Academic journal article The Journal of Business Communication

University Preparation for Workplace Writing: An Exploratory Study of the Perceptions of Students in Three Disciplines

Academic journal article The Journal of Business Communication

University Preparation for Workplace Writing: An Exploratory Study of the Perceptions of Students in Three Disciplines

Article excerpt

This study investigated how Canadian university student interns in three disciplines perceived their educational preparation for workplace writing. The students' perceptions differed markedly according to disciplinary background, with Management students responding very positively about their preparation, Political Science students responding positively, and Communications Studies students responding negatively. The authors discuss how these responses potentially reflect differing student expectations; theory practice linkages; and patterns of integrating instruction and practice in research, analysis, and work place genres across these disciplines. The results suggest that universities can prepare students for workplace writing by providing them with instruction and practice in common workplace genres, relevant research and analytic skills, experience in collaborative writing, ample feedback on their writing, and an appreciation for the socially situated nature of genres and genre acquisition. The authors also point to the benefits of work placement and internship programs and suggest directions for further research.

Keywords: genre acquisition; workplace writing; writing in the disciplines; business writing; internship

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How well do students think university prepares them for the writing they will do in their future work lives? In the exploratory case study that we report on in this article, we set out to investigate this question by interviewing nine students at one Canadian university. The students were from three disciplines--Management, Political Science, and Communications Studies--and all were participants in cooperative education programs in which they completed work-term placements that involved writing in the workplace. We were interested in investigating the transfer of writing skills from university to the workplace, in particular the extent to which workplace genres can be taught outside the workplace. As part of our research into students' experiences as novices writing in the workplace, we probed students' perceptions of their university preparation for workplace writing. Although university instructors might wish it were otherwise, in these days of "student as customer" and in the context of an ever-increasing focus on accountability, what students think about various aspects of their university education has become a factor in designing university programs and in maintaining their reputation.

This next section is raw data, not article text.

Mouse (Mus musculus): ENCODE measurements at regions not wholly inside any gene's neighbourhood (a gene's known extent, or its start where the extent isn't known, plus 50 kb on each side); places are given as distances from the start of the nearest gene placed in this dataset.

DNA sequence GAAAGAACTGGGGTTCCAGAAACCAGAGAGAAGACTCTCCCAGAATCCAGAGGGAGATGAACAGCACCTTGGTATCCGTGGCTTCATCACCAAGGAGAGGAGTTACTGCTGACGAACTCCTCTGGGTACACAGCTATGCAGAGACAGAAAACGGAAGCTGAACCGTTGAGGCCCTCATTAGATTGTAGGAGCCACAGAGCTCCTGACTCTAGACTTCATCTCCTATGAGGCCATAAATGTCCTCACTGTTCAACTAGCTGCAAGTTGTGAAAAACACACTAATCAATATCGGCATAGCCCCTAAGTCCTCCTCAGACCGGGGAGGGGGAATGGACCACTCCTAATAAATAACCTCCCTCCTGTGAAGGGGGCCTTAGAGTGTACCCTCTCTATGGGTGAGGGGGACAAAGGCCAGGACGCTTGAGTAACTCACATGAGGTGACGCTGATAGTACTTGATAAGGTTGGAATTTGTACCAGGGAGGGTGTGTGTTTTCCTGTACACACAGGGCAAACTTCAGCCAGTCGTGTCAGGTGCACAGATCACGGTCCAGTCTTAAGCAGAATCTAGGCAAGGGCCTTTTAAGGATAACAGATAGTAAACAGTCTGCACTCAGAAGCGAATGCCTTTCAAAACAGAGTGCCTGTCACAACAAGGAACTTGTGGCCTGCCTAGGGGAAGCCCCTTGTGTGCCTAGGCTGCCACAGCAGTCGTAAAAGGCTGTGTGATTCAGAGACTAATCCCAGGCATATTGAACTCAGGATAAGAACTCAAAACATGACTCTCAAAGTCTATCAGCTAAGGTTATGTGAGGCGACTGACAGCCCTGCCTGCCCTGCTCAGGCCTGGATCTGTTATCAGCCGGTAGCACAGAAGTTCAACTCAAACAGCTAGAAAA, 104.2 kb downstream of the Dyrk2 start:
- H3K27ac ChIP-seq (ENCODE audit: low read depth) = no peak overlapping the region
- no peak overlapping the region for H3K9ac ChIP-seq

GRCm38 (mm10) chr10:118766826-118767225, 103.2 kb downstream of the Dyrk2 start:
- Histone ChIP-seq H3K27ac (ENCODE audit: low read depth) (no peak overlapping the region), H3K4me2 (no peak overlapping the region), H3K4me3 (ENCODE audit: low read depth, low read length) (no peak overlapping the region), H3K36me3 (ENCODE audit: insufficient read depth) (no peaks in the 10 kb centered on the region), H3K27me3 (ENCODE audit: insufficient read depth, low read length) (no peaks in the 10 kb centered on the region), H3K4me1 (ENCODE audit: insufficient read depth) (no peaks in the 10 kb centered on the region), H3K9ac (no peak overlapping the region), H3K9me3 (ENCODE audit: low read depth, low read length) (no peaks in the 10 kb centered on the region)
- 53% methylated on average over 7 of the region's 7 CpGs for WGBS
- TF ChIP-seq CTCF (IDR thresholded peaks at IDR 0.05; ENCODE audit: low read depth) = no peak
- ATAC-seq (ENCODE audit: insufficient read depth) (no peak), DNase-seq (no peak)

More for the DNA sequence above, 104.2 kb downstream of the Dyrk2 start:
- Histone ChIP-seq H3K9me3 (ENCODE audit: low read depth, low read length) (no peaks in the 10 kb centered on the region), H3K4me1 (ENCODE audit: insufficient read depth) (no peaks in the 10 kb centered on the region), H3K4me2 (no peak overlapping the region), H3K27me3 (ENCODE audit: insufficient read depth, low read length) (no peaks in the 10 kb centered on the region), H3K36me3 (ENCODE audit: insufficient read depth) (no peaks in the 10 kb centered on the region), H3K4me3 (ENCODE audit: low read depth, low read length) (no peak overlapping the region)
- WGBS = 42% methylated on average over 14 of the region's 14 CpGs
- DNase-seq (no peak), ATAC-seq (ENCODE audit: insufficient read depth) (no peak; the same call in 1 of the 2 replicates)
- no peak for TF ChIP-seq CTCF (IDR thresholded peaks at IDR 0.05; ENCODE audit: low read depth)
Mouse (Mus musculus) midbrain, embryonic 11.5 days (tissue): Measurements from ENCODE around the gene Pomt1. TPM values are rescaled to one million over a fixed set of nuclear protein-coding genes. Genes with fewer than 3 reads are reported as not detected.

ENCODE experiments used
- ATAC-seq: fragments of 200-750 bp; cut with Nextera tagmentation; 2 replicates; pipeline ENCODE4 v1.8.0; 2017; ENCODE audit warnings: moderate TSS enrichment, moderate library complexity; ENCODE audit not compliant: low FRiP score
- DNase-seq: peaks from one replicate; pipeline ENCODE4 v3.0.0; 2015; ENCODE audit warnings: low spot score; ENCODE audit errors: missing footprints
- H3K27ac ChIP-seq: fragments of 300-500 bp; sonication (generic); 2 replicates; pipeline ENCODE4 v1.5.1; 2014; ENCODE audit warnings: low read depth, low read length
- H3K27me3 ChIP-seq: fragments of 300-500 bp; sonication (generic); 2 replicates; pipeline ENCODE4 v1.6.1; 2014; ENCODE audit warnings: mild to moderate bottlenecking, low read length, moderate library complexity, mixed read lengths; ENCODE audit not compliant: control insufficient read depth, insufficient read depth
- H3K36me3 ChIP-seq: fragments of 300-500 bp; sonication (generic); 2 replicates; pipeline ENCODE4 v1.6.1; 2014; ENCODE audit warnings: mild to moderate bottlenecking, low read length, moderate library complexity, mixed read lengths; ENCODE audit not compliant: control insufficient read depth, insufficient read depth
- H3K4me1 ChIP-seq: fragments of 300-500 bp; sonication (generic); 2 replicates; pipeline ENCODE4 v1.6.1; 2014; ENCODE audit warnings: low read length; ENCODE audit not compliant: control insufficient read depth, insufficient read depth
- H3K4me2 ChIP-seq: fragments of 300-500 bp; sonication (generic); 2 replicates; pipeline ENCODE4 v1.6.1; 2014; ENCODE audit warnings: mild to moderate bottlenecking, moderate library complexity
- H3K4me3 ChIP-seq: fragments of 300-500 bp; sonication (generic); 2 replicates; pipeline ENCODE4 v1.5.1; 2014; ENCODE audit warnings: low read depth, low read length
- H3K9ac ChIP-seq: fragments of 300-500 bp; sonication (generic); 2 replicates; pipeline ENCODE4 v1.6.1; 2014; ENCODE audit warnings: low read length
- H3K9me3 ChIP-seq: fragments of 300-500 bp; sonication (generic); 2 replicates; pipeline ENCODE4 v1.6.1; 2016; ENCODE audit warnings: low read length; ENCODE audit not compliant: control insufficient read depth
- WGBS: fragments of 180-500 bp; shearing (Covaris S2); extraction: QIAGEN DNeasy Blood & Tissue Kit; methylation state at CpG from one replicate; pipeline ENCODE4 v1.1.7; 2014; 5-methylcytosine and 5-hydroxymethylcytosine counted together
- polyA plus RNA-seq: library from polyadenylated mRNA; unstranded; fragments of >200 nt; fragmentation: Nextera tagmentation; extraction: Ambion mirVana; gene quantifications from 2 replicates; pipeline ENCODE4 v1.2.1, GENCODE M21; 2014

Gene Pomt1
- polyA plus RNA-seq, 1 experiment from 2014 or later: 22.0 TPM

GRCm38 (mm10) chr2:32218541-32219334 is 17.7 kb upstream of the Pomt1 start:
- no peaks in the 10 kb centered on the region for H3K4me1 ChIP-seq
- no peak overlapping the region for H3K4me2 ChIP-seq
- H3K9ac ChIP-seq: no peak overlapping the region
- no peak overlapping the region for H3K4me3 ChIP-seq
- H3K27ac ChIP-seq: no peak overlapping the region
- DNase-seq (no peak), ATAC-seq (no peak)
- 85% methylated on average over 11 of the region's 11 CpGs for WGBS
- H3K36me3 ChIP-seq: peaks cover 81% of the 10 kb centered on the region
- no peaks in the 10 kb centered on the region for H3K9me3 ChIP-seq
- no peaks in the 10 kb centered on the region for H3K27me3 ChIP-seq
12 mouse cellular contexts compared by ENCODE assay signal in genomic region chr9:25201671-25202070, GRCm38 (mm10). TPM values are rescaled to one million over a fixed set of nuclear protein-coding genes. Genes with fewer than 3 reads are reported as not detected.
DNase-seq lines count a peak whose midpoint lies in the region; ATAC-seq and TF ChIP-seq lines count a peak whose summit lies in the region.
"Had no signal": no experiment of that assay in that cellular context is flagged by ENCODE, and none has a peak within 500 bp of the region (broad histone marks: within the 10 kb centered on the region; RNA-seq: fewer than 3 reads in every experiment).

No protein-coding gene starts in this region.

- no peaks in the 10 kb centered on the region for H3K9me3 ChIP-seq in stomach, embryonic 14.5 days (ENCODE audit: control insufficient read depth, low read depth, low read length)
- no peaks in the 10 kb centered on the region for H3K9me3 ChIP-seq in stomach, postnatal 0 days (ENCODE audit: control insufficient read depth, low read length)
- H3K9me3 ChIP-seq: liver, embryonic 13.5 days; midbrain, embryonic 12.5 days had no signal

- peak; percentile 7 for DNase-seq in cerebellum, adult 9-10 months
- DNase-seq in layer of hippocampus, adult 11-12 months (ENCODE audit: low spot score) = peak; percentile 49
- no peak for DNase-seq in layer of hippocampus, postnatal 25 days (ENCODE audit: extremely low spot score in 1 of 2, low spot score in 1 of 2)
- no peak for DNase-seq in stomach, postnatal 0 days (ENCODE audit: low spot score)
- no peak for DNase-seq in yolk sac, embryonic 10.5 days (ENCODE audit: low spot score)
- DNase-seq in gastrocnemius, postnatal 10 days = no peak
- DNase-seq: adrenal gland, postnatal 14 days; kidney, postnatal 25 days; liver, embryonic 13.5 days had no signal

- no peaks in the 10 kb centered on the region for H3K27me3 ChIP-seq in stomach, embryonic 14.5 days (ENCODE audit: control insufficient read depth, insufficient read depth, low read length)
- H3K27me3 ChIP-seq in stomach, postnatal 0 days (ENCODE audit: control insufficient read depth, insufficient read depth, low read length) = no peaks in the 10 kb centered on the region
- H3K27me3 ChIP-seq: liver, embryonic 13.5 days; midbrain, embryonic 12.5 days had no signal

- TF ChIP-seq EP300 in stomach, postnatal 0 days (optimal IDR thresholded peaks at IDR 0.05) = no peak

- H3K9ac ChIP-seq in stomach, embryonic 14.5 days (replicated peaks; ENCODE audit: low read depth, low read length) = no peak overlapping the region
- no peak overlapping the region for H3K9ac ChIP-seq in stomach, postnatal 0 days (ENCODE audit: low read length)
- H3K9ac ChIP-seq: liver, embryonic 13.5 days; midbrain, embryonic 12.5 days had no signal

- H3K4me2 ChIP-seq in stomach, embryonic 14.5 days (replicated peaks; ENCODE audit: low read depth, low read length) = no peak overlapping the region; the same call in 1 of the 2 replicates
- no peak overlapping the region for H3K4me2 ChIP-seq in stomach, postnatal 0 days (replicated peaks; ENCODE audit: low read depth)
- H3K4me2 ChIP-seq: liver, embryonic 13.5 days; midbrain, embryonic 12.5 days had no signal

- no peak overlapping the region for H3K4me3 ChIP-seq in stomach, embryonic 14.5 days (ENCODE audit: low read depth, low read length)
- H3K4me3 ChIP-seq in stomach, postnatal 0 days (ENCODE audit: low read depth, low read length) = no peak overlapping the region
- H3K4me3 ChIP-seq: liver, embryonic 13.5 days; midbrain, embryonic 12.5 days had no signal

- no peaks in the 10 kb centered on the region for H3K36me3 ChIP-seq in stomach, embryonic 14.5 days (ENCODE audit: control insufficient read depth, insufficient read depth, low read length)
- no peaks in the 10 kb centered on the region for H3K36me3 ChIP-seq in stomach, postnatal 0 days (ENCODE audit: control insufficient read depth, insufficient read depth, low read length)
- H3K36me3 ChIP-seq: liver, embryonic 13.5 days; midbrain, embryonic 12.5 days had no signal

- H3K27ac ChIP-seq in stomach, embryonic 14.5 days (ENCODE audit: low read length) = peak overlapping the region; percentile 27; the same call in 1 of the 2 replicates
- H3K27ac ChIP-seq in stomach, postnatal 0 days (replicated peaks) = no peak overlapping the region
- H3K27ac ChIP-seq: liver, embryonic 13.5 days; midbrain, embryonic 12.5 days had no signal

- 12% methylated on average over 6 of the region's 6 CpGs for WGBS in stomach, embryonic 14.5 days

Among the students we interviewed, we found striking differences in the perceived degree of preparedness for workplace writing according to the students' disciplinary backgrounds: The Management students responded highly positively about their preparation, the Political Science students responded positively, and the Communications Studies students responded negatively. We believe that these differences relate to the differing relationships between theory and practice in these disciplines and to the ways in which instruction and practice in research, analytical skills, and workplace genres are integrated into students' disciplinary studies. We also speculate that students from Management, Political Science, and Communications Studies have quite different expectations of their degrees and of themselves as writers in the workplace and that these differing expectations influence how they perceive their preparation for workplace writing.

Although it is clear that the transfer of writing skills from the classroom to the workplace is a complex phenomenon and that there are no easy answers to the question of how best to prepare students for workplace writing, our research leads us to the position that despite the differences between classroom and workplace writing, universities play an important role in preparing students for workplace writing. We believe that the classroom can provide students with a grasp of the basic conventions of common workplace genres, a grounding in the research and analytic skills integral to particular genres, practice in producing those genres, and an appreciation for the complex nature of genres and genre acquisition. …

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